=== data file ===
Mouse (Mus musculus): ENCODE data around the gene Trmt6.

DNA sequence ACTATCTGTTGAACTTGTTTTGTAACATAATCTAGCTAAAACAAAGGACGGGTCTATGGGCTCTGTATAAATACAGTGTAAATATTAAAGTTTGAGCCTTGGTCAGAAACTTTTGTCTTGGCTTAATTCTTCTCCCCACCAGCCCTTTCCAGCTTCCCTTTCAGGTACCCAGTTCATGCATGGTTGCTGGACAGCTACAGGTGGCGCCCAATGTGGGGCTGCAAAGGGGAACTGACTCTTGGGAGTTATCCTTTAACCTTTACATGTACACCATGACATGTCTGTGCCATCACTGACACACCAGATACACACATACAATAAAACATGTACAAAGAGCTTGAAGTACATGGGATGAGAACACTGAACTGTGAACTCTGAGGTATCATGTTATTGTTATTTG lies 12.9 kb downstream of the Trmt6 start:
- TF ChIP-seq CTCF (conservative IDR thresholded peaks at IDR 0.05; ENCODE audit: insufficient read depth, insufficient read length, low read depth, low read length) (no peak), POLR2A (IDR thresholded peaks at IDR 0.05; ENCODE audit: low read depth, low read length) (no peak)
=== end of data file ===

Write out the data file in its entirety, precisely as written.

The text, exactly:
Mouse (Mus musculus): ENCODE data around the gene Trmt6.

DNA sequence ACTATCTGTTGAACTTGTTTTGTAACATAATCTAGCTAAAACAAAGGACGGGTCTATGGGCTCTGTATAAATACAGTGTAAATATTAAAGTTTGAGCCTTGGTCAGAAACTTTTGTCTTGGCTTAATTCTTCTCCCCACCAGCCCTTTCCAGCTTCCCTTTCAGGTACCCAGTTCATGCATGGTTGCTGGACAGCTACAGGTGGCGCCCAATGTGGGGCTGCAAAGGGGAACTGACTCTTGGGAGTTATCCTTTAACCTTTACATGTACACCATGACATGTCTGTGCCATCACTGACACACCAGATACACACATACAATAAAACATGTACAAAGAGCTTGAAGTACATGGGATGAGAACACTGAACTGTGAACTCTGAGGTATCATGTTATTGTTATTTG lies 12.9 kb downstream of the Trmt6 start:
- TF ChIP-seq CTCF (conservative IDR thresholded peaks at IDR 0.05; ENCODE audit: insufficient read depth, insufficient read length, low read depth, low read length) (no peak), POLR2A (IDR thresholded peaks at IDR 0.05; ENCODE audit: low read depth, low read length) (no peak)